Charles F. Gehrke, MD, FACP, FASAM; Martin Gleespen, MD
James Balmer; Jason Schwartz, LMSW, ACSW, CAADC, CCS
 DuPont RL, McLellan AT, Carr G., (2009). How are addicted physicians treated? A national survey of Physician Health Programs. Journal of Substance Abuse Treatment, 1-7.
 Berge KH, Seppala M, Schipper A. (2009). Chemical dependency and the physician. Mayo Clin Proc, 625-631.
 Calsyn DA, Malcy JA, Saxon AJ. (2006). Slow tapering from methadone maintenance in a program encouraging indefinite maintenance. Journal of Substance Abuse Treatment, 159-163.; Magura, S. & Rosenblum, A. (2001). Leaving methadone treatment: Lessons learned, lessons forgotten, and lessons ignored. Mount Sinai Journal of Medicine, 68(1), 62–74.
 Helwick C (2010, May 24) For Prescription Opioid Dependence, Relapses Associated With Shorter Treatment Course. Retrieved October 25, 2011 from, http://www.medscape.com/viewarticle/722342. Helwick reported findings from a presentation by Roger Weiss, MD on the National Drug Abuse Treatment Clinical Trials Network Prescription Opioid Addiction Treatment Study. Researchers found that tapering with buprenorphine during a 9-month period, whether initially or after a period of substantial improvement, led to nearly universal relapse.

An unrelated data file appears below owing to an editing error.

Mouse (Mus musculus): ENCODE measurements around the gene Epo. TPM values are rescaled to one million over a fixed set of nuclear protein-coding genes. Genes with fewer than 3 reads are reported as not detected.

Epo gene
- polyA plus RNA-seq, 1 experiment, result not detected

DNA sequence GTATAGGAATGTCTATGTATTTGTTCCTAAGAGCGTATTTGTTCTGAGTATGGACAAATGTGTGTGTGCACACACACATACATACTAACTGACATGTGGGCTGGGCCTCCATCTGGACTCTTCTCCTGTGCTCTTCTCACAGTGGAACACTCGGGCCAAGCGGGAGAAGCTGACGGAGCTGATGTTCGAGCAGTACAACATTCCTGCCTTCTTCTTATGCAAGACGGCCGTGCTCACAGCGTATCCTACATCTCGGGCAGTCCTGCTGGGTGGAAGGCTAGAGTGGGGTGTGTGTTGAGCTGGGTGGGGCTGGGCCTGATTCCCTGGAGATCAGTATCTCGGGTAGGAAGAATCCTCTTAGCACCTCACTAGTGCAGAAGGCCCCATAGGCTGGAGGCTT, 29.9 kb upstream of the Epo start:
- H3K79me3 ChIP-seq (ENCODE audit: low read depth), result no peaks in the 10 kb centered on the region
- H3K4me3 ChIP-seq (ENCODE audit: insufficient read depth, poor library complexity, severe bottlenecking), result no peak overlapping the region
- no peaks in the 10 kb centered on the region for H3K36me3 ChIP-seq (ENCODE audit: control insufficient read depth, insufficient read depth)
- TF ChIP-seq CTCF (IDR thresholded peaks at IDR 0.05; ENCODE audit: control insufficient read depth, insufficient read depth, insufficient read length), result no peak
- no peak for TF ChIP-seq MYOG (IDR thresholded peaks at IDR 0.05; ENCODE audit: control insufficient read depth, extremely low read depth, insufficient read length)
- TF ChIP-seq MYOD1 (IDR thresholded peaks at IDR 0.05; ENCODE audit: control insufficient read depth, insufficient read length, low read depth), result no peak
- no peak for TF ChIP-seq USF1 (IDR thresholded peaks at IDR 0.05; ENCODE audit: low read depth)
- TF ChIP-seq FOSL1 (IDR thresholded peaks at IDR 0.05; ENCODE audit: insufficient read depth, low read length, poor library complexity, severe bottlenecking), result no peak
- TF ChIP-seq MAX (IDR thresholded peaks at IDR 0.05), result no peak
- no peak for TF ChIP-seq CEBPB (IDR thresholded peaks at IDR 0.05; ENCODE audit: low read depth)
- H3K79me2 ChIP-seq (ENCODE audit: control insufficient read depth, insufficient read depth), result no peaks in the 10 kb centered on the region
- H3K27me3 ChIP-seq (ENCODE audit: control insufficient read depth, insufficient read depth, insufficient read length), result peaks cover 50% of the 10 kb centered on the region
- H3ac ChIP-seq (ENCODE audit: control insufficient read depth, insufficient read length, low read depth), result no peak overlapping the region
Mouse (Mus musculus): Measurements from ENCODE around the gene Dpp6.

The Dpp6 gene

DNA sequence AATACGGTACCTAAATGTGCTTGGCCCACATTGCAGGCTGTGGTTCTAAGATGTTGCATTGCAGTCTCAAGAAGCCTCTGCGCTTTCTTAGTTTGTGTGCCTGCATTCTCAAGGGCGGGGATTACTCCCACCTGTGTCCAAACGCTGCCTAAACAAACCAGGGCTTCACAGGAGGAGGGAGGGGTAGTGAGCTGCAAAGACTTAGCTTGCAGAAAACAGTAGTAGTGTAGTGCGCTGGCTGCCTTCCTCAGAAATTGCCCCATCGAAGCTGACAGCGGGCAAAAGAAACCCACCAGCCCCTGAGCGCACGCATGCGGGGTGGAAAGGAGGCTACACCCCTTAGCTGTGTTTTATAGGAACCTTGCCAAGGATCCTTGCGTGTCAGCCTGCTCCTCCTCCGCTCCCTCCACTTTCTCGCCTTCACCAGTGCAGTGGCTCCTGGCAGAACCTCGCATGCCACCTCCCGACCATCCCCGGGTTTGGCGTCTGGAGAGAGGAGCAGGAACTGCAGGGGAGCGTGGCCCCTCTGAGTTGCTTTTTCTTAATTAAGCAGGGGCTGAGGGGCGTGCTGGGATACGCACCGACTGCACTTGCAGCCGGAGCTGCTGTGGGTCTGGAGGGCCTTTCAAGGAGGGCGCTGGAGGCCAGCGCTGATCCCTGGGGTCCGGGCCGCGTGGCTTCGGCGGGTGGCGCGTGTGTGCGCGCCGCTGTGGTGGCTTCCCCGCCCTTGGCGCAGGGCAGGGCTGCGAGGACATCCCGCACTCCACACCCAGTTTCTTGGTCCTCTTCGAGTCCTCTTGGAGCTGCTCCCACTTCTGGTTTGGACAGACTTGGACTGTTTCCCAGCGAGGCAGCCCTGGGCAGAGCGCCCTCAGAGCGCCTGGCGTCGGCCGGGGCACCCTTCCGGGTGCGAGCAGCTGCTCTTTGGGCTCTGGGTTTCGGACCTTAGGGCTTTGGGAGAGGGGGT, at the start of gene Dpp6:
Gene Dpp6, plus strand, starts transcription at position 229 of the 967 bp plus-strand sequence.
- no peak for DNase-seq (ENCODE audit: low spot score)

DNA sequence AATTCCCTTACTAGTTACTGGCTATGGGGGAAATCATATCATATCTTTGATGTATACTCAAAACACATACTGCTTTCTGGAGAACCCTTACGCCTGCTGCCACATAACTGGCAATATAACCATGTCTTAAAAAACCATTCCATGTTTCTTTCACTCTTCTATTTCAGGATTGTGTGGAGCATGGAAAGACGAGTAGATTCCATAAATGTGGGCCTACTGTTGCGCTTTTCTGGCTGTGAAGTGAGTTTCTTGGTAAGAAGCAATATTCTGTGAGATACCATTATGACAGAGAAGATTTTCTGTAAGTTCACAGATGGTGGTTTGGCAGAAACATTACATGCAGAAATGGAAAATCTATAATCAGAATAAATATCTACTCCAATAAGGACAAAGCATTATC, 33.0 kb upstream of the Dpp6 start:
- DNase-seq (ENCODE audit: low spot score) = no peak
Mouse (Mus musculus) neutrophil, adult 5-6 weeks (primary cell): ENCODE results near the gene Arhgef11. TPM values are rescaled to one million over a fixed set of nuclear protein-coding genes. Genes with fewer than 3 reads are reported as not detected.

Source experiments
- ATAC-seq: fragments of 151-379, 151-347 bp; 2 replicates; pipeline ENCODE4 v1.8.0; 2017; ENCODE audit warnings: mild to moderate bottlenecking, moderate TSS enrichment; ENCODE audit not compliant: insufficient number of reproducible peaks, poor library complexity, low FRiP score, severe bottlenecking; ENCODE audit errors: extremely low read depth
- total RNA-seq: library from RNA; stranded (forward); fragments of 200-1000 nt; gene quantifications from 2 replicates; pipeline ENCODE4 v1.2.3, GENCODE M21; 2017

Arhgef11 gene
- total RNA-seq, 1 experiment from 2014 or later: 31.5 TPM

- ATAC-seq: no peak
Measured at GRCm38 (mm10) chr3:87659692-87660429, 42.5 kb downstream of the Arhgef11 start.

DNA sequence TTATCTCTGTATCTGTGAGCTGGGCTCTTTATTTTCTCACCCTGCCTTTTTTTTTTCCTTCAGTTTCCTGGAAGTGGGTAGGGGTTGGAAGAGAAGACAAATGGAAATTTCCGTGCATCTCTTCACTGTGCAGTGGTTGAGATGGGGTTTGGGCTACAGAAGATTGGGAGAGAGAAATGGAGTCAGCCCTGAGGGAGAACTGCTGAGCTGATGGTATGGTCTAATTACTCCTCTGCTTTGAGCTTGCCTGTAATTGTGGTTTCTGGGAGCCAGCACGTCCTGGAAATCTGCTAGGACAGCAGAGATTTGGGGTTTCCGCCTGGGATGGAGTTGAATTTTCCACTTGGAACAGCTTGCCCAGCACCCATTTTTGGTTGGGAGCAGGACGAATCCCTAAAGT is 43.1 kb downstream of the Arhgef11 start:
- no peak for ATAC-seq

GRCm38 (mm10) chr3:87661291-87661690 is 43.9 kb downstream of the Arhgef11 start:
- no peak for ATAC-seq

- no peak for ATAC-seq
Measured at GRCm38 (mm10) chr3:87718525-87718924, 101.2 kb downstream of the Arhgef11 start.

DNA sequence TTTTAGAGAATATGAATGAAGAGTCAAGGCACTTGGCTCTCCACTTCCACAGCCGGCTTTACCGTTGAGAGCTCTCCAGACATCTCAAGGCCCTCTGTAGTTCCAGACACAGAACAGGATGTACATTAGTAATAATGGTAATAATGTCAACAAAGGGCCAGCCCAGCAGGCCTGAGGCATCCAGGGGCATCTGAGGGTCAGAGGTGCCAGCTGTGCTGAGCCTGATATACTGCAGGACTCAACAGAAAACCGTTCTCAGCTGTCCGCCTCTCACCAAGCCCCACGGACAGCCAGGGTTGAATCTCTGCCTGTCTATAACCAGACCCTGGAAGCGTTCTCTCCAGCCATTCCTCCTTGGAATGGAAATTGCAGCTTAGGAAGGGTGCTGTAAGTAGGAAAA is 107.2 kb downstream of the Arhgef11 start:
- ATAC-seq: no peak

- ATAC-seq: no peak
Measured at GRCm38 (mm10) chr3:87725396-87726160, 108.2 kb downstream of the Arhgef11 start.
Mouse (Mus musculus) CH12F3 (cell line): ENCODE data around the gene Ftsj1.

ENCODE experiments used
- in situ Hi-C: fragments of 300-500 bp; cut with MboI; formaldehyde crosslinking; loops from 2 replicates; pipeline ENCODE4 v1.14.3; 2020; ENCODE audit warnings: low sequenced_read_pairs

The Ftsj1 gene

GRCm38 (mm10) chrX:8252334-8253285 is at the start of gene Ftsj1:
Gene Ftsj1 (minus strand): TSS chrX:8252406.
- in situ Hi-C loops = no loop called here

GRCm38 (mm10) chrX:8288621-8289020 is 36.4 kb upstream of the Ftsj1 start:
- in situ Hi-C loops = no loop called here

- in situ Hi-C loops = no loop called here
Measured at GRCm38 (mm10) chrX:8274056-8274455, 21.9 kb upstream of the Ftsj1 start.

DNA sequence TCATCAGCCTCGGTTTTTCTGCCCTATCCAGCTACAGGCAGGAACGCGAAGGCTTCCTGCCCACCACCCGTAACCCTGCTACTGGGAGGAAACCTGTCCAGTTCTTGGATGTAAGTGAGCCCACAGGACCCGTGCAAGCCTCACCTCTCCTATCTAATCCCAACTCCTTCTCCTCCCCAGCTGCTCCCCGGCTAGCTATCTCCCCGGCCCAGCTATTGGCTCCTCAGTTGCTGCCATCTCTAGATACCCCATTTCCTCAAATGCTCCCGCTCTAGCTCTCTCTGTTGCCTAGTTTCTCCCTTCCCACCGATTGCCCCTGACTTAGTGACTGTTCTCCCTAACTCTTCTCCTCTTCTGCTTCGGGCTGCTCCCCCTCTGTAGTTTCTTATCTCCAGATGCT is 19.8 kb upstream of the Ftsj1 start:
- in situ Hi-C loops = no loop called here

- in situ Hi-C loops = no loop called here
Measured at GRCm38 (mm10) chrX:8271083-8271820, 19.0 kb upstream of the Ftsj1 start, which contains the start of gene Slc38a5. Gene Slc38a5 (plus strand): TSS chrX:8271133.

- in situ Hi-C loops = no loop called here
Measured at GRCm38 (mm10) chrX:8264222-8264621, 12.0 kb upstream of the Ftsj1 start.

Gold MS, Pottash ALC, Extein I. (1981). Evidence for an endorphin dysfunction in methadone addicts: Lack of ACTH response to naloxone (1981) Drug and Alcohol Dependence, 8 (3), pp. 257-262. There is very little research on this topic, and the research that does exist focuses on methadone. However, maintenance patients often report loss of interest in sex and exercise; two activities that the body’s own opioid system play important roles in. This loss of interest suggests that this endogenous opioid system does not return to normal functioning while on maintenance treatments.